Investments in ESG-related initiatives are rising, with no slowdown expected anytime soon. The vast majority of utilities (91%) have increased spending on ESG-related initiatives over the past three years, with nearly half saying they’ve increased investments by 25% or more. This level of commitment is expected to continue ramping up through 2024. Over the next three years, almost every respondent expects investments to increase further, with about a quarter of those surveyed projecting an additional increase of 50% or more.
When asked what can help to accelerate ESG-related efforts even more, utilities ranked the following factors in their top three: refundable renewable credits (65%), tax credits for energy storage (58%) and carbon capture credits (40%). As such, the industry will continue to closely monitor how infrastructure and carbon reduction policies crystallize—and what that will mean for future investment and capital decisions. A narrow majority feels confident in their ability to access the capital they need to achieve their ESG goals, with the rest in the process of exploring—or just beginning to explore—what’s needed and how to secure it.
While there are many global projections about the actual cost of achieving net zero, the jury is still out on the magnitude of investment required of individual utilities. As the industry pushes to solve this looming cost question, we’re seeing power and utility companies adopt a green finance framework, exploring new financing options to fund their efforts. This includes green or sustainable bonds, which are intended to accelerate net zero investments with cost-efficient capital.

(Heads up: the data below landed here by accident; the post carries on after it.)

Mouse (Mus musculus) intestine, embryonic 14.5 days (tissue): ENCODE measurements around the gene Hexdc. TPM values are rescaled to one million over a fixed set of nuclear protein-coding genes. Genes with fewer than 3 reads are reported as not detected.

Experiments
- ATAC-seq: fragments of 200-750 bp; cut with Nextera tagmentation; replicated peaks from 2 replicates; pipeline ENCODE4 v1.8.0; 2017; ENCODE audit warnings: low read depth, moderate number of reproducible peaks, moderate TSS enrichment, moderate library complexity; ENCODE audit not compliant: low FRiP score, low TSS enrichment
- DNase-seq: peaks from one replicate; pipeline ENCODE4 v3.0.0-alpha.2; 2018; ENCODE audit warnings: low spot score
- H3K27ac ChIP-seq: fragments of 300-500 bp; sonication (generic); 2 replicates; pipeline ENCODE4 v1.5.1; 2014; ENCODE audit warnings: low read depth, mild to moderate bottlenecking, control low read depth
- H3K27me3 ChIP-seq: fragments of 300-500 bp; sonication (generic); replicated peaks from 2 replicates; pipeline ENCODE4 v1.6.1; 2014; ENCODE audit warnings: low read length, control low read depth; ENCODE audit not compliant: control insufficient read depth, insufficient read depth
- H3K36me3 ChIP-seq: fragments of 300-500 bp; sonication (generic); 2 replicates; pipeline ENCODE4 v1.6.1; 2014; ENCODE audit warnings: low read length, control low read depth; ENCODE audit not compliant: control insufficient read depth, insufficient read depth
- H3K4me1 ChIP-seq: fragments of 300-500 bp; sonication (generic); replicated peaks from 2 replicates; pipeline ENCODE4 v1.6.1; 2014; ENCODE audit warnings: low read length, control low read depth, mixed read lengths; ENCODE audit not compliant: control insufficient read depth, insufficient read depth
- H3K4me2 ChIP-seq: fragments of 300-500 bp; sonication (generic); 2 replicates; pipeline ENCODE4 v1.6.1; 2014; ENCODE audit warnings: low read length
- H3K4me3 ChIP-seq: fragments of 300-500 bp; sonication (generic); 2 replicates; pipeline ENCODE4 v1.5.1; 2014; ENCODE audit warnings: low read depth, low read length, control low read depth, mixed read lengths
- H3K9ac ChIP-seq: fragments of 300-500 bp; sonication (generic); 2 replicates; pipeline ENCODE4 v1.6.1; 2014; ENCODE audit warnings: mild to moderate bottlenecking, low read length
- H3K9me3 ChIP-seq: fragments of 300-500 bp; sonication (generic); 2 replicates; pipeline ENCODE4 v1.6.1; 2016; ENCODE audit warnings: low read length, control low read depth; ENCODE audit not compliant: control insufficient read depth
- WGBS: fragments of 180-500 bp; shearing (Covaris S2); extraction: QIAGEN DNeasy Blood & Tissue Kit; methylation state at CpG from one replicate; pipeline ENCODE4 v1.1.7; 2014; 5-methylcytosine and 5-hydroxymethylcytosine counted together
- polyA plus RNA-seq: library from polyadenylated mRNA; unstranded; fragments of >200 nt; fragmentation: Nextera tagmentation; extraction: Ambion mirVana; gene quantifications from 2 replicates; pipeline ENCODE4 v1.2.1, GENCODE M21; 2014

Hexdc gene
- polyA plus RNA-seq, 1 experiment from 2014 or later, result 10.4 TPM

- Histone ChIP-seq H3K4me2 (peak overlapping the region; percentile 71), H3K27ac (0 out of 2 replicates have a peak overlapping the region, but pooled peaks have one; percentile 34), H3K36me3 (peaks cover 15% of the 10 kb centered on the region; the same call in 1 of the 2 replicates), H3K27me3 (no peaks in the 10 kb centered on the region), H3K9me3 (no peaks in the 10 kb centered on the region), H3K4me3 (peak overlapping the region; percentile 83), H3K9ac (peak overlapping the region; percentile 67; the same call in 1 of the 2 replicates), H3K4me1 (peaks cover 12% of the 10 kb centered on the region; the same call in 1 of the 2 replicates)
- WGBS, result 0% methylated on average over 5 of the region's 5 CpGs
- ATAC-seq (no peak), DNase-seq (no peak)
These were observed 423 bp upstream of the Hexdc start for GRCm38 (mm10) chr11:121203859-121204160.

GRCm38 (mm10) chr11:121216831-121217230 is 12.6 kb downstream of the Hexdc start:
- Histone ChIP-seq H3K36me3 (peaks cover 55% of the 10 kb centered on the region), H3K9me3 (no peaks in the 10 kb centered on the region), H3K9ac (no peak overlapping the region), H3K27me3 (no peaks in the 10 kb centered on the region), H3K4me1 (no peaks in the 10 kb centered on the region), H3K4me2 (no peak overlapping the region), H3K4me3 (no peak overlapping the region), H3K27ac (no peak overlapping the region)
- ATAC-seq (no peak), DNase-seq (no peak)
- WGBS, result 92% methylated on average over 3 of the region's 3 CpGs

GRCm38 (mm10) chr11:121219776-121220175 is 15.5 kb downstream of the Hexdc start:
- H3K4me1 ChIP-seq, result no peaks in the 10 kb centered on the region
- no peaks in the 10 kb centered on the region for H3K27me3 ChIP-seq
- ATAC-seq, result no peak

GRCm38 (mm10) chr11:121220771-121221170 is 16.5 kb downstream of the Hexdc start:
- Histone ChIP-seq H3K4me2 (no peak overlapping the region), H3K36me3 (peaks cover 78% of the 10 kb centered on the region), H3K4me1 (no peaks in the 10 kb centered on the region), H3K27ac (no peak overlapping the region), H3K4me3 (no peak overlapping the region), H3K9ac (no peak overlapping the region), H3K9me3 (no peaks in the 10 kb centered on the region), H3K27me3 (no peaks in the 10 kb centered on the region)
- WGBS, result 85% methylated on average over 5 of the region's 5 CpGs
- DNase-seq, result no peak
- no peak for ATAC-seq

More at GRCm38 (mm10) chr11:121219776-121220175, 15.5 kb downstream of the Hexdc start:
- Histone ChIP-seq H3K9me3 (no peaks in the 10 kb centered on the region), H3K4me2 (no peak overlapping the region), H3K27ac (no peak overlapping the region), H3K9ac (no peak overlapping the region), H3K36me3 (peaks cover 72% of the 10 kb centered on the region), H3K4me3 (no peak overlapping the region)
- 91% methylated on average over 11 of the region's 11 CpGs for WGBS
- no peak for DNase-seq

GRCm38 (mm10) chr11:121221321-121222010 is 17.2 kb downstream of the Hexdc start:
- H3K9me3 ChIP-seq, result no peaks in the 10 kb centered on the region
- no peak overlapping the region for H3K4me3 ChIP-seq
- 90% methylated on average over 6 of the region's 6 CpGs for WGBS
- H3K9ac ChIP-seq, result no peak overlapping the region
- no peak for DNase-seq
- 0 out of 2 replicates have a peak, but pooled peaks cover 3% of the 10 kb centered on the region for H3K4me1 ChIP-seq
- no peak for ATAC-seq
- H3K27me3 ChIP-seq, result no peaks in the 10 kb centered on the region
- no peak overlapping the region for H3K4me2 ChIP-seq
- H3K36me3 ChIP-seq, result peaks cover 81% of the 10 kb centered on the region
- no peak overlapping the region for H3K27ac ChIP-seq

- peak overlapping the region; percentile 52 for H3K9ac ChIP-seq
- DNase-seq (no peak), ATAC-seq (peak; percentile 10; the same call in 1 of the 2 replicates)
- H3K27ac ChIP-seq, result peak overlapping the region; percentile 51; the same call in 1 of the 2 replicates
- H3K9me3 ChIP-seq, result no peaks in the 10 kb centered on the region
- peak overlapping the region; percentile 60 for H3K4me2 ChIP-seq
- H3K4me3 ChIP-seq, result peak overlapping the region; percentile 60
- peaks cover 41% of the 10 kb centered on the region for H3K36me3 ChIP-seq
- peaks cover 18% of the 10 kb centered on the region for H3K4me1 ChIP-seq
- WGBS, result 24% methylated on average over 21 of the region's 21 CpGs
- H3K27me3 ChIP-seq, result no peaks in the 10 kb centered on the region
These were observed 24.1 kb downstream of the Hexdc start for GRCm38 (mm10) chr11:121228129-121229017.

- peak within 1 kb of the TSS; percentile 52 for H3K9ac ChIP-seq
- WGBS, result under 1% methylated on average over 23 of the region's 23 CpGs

There’s also been a mindset shift—from defining capital investment priorities through financial benefits and risk-reduction lenses to an expanded view of ESG initiatives and targets. Many utilities are already factoring environmental impacts into their capital allocation and analyzing performance through an ESG perspective. Continue to evolve your capital planning and investment strategies by asking these questions:
At the end of the day, the industry faces a herculean task of reducing carbon emissions in a manner that still provides reliable and affordable energy in increasingly unpredictable conditions. It’s no surprise that carbon reduction, the impact of environmental regulations, climate change vulnerability and intermittency of renewable energy surfaced as the biggest ESG-related challenges utilities face.
Despite these challenges, 63% of respondents say they expect to achieve net zero carbon emissions by or before 2050. That means that more than a third are uncertain or doubtful.
While there’s no single path to success on the road to decarbonization, those utilities getting it right generally hug closely to the following commitments:
This report reflects responses from 54 electric, gas or water utility leaders, mostly based in the US and Canada. The respondents represented large, predominantly investor-owned or public companies with 1,000 employees or greater. The survey was conducted from July through August 2021.